The newly created title is headed by chief content officer Phillip Picardi, who also serves as digital editorial director at Teen Vogue and Allure, both Condé Nast publications.
During his time with Teen Vogue, Picardi has revamped the publication as a digital-first brand, while quadrupling traffic to TeenVogue.com, breaking internal records.
“There is a cultural revolution happening that is — as always — spearheaded by young people who believe in fighting for equality, and we want to create a space that’s reflective of this moment,” said Picardi in a statement in early October. “We’re excited to showcase the voices and perspectives of people in the community, and prove through our storytelling that, by celebrating them, we’re really celebrating all of us.”
According to a company statement, the debut of them showcases features related to the theme of bullying, including “how to cope with online trolling, how it feels to be bullied, how it feels to be the bully, and more.”
“them is all about the future of culture and speaks to the heart of the most influential demographic – Gen Z,” said Pamela Drucker Mann, newly appointed chief revenue and marketing officer of Condé Nast in a statement. “This is the perfect example of why we created the incubator at Condé Nast – to identify, support and bring to life the incisive and insightful ideas that come from our incredibly talented teams every day.”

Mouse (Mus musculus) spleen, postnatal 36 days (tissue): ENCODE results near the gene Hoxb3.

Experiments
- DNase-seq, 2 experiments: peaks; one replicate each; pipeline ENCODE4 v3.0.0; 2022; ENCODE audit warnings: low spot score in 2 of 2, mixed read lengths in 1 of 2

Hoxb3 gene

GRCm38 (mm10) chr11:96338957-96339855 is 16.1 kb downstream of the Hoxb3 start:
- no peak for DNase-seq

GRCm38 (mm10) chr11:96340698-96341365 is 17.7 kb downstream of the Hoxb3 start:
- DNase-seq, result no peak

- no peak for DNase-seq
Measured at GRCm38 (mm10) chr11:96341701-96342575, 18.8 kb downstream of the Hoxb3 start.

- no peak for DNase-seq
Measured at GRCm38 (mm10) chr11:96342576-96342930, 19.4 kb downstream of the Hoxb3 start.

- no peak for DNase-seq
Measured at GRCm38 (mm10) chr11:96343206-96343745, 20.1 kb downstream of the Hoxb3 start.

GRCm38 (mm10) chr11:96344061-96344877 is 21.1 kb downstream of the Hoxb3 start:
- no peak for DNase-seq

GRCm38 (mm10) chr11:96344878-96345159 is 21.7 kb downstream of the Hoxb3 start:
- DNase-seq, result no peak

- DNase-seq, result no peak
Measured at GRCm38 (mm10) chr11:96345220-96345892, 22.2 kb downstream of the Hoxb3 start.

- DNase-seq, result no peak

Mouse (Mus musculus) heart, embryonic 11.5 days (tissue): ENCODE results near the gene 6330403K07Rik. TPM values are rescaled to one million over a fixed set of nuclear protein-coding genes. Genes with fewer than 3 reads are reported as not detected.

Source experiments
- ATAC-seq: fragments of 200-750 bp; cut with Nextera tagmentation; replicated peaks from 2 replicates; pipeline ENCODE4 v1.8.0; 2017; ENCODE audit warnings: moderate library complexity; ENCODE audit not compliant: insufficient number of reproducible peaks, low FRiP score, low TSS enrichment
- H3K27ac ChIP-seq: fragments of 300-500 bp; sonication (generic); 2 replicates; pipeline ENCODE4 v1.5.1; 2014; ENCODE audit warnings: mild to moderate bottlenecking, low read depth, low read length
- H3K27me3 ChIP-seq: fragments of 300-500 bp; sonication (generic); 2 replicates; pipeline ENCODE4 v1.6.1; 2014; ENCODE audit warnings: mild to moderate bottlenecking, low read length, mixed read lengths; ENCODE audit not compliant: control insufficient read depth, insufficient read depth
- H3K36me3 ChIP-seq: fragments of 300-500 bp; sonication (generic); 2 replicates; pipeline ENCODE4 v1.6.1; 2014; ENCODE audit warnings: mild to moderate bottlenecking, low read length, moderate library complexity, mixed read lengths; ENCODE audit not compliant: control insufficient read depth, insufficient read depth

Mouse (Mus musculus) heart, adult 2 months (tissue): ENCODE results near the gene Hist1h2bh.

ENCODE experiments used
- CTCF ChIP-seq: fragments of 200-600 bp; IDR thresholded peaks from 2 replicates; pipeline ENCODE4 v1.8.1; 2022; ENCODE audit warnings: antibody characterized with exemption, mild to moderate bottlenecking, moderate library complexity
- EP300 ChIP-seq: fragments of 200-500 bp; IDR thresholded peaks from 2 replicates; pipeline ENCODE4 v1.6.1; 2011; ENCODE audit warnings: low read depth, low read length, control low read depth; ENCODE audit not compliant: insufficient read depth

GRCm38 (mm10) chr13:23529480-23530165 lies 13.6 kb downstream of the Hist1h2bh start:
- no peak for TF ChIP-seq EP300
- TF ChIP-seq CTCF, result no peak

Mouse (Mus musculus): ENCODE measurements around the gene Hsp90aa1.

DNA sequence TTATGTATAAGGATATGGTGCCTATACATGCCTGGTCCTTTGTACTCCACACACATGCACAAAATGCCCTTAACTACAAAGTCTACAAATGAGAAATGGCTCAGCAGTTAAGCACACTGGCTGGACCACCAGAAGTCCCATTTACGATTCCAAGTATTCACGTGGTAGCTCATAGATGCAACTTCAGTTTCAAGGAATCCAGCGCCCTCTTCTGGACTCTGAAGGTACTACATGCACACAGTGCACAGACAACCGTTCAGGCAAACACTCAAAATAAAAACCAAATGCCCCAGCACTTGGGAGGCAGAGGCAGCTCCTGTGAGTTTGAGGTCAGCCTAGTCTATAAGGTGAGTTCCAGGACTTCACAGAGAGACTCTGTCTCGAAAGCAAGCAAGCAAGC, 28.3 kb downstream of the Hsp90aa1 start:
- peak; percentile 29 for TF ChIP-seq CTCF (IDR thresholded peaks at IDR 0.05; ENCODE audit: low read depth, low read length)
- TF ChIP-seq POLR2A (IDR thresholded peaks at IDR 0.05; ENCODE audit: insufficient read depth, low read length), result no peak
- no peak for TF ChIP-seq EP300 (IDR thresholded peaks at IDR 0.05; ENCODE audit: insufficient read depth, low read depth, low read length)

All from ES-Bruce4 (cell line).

them marks a significant moment in the media and magazine industry, being the first media giant to launch a brand specifically focused on the LBGTQ community.
The name for the title was inspired by the pronoun “them,” and according to a company statement, “is a promise that them won’t cater to just one gender, but will be an inclusive space for all readers, including the trans and nonbinary community.”